Gigi, Bette, and June, three top students at an exclusive Manhattan ballet school, have seen their fair share of drama. Free-spirited new girl Gigi just wants to dance—but the very act might kill her. Privileged New Yorker Bette’s desire to escape the shadow of her ballet star sister brings out a dangerous edge in her. And perfectionist June needs to land a lead role this year or her controlling mother will put an end to her dancing dreams forever. When every dancer is both friend and foe, the girls will sacrifice, manipulate, and backstab to be the best of the best.
Tiny Pretty Things is a contemporary novel about the high stakes world of professional ballet. The story revolves around Bette, Gigi and June, three of the academy’s top dancers, and the various ways in which their world is messed up. Gigi is a newcomer to the academy, and a black girl, which makes her rarity in both cases. Bette and June feel like she took their places in the hierarchy – Bette because she was top and in line for the lead role, while June is mostly projecting her feelings of being relegated to second-best onto Gigi. Soon, Gigi gets the main role, Bette’s boyfriend and the adoration of everybody; she is genuinely good and effervescent, which doesn’t sit well with the other two, because they have darkness within them they like to hide. So, the pranks and the bullying begins, and escalates to dangerous points.
In shifting perspectives, you see the girls’ motivations, dreams, and pressures getting to them. But hiding in the shadows, I felt, was Henri, the ex-boyfriend of Cassie, who the previous year had undergone the same treatment as Gigi. He seemed like a shady character and I felt her orchestrated much of the events. June, while being apart from the main drama, is mostly fighting to keep her place in the academy – and her being half-Korean isn’t exactly in her favor, with the Russian teachers preferring the white girls. Bette eventually strives to be just better as a dancer, though she still has her hangups about Alex, while June grows more desperate. It is a dark novel and the characters are hugely in the gray area, with adequate writing devoted to the progression of each. I, however, felt that the pace of the novel was overall, very slow even though the events were spread out over a year. The primary reason being the direction of the story feeling aimless around the middle, and that it tended to come back over the same arcs. The ending, however, still retained my confidence in this series and I am eager for sequels.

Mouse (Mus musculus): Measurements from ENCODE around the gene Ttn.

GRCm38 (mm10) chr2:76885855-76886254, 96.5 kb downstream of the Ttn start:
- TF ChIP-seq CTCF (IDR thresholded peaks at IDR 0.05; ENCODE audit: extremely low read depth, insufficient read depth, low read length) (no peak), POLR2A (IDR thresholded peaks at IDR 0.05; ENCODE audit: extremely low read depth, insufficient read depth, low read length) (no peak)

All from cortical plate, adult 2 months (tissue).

Received a free galley from HarperTeen, via Edelweiss, in exchange for an honest review.